This book is about ownership, or more specifically, about popular misconceptions about this notion. It reviews six such misconceptions and allocates a chapter to each, demonstrating why usual beliefs are wrong. The book also defines how it works and what it is all about:” Once you understand how the rules actually work, you will see the drama taking place beneath our workaday concept of ownership. Governments, businesses, and ordinary people are constantly changing the rules on who gets what and why. Each of these choices creates winners and losers. And this has always been so. At its core, human society exists to help us deal with competing claims to scarce resources—whether food, water, gold, or sexual partners—so that we don’t kill each other too often.” It also discusses the potential future development of human society and the notion of ownership.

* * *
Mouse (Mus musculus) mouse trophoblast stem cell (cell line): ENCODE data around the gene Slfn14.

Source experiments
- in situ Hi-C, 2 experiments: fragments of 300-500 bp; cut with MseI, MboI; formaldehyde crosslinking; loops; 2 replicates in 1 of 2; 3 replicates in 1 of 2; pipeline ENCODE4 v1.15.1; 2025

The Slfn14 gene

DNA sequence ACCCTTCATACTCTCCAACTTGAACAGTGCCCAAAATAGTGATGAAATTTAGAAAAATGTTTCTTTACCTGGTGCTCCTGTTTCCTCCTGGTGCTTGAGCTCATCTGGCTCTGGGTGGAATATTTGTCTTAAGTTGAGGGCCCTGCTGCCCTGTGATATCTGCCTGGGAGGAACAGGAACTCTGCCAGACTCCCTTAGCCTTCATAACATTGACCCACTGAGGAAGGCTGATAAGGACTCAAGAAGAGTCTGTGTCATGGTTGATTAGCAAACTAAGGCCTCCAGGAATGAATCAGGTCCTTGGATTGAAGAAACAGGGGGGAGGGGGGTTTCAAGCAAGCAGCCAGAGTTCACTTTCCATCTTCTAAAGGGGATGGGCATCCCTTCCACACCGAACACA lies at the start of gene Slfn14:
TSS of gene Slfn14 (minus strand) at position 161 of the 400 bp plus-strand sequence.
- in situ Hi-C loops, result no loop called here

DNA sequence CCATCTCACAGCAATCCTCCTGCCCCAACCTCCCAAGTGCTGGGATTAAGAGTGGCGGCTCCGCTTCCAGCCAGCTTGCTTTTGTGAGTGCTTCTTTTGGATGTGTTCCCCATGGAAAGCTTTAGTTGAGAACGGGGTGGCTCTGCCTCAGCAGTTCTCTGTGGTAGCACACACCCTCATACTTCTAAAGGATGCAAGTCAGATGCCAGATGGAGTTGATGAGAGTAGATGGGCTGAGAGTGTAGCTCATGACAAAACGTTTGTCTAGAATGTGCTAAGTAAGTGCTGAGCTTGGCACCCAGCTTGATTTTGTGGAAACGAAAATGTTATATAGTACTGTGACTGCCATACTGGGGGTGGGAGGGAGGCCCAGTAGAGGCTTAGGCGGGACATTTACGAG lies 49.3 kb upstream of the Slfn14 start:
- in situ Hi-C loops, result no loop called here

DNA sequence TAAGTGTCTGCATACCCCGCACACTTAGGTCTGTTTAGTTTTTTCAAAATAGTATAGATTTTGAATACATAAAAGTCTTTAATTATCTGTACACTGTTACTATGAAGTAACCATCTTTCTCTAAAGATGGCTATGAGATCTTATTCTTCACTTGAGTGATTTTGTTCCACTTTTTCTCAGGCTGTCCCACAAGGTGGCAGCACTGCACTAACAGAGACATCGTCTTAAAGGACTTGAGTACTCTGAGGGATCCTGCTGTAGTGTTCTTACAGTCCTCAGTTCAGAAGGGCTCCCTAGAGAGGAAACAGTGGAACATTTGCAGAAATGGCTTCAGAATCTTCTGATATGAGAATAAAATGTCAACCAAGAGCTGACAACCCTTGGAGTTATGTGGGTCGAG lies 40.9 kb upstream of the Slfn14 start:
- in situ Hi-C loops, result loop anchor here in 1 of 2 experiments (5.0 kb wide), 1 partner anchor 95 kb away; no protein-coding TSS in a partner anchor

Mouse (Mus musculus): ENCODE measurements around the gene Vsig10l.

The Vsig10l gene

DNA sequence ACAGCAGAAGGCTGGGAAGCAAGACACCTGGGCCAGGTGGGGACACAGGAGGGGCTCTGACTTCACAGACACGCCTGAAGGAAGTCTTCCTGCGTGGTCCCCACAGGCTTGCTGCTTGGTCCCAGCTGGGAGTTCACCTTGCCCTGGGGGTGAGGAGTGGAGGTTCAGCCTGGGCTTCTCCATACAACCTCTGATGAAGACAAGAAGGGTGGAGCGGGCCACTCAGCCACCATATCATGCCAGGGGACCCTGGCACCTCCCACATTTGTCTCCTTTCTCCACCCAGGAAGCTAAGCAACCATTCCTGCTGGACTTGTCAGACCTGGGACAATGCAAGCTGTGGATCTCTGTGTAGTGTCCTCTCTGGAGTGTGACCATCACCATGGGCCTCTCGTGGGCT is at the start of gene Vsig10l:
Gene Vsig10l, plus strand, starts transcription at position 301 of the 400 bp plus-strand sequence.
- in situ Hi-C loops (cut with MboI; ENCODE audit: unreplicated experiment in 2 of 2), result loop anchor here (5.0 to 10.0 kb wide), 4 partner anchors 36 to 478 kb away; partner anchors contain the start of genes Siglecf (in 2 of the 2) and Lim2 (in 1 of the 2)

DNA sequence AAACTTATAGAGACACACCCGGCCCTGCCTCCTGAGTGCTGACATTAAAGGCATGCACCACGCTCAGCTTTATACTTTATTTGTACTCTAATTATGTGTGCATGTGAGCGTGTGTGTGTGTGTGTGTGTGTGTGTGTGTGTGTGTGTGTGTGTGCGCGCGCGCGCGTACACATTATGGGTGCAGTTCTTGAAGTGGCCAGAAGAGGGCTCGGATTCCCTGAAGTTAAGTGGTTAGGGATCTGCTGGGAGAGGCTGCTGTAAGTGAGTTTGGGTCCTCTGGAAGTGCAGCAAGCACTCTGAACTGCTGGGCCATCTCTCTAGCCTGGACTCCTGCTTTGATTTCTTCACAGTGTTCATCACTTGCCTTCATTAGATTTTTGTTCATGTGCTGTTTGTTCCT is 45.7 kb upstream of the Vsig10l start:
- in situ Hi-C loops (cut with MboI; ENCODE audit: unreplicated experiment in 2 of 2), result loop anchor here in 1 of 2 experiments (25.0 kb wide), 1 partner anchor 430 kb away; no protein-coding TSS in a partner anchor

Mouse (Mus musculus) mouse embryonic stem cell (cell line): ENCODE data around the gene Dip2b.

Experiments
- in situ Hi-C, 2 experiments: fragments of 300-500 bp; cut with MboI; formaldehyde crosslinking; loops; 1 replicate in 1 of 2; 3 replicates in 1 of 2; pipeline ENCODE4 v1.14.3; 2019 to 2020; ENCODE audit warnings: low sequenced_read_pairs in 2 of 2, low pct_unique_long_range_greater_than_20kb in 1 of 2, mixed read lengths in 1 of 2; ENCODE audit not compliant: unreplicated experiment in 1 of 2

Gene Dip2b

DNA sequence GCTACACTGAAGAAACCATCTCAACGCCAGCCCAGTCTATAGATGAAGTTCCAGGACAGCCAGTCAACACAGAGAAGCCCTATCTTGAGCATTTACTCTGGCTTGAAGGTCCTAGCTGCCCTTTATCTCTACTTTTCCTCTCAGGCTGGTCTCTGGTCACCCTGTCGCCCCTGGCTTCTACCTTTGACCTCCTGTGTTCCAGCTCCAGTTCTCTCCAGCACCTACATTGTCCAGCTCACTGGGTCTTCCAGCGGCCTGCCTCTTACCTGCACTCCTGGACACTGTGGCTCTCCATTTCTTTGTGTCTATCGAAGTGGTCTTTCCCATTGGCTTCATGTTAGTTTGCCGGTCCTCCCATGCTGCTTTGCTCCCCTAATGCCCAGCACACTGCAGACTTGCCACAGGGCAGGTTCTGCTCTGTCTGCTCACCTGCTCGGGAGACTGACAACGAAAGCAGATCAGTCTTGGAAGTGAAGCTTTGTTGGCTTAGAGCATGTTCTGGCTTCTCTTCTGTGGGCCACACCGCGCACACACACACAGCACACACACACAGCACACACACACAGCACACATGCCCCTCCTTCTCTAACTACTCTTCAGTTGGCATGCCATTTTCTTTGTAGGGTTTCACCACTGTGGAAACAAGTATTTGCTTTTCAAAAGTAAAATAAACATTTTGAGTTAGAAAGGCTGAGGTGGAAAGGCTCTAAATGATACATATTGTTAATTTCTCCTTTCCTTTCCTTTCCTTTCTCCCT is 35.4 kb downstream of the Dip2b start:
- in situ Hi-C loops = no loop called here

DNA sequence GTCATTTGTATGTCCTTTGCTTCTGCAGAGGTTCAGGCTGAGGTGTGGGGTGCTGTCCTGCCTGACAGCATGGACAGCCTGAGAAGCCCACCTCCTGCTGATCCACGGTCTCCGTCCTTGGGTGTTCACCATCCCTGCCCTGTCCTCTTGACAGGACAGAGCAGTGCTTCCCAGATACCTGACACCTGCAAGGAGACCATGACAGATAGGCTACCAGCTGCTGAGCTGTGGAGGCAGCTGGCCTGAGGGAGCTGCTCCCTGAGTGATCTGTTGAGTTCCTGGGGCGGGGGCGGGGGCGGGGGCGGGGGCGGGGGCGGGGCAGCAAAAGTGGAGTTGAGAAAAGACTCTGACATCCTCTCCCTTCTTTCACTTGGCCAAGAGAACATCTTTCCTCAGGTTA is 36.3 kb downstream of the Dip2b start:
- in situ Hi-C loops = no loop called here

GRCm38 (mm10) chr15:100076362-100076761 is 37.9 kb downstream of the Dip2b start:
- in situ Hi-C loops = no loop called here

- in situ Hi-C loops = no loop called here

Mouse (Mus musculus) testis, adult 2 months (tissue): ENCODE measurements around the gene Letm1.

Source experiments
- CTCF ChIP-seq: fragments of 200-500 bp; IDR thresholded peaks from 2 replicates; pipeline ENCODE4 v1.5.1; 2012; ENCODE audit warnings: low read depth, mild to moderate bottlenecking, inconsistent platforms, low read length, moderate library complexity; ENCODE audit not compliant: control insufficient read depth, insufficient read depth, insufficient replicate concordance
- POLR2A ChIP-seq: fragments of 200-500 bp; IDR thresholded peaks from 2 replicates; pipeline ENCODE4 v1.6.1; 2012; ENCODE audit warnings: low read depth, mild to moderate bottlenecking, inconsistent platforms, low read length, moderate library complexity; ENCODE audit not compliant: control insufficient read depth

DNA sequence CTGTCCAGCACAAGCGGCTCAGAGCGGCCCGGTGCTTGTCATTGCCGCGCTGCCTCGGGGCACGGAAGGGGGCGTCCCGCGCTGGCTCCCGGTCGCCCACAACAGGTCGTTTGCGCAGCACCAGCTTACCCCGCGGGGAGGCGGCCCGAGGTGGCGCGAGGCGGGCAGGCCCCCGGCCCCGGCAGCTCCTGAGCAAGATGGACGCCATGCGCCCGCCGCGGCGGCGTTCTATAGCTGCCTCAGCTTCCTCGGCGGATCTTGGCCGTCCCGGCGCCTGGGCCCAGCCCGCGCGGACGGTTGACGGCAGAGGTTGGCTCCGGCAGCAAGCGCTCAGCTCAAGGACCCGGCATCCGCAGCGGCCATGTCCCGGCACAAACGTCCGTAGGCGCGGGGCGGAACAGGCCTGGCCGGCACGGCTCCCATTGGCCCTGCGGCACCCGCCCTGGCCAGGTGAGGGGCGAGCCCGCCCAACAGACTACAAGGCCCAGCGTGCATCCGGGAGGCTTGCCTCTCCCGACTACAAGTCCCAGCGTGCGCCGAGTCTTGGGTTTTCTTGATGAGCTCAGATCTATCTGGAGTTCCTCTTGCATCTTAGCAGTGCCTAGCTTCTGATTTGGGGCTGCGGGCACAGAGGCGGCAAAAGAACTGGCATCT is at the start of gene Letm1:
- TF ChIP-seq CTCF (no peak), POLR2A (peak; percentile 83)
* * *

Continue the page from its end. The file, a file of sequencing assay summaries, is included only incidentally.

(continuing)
MY TAKE ON IT:
It all looks like there are only two conceivable methods of controlling resources: ownership and hierarchy. In ownership, individuals have control over resources and interact, either voluntarily exchanging them as needed or cooperating in combining them. In a hierarchy, individuals control resources via some structural relationship when the superior directs the action of the inferior. Reality always presents some combination of these methods. This book nicely demonstrates the complexity of realistic controls over resources and the inadequate character of simplified beliefs about ownership. The book correctly points out that the critical issue is “who decides?”. My answer would be that individuals should decide as much as possible with all and any coordination between them occurring voluntarily. I understand that it is not always possible, but it is the objective humanity should strive to achieve if its members have a good life.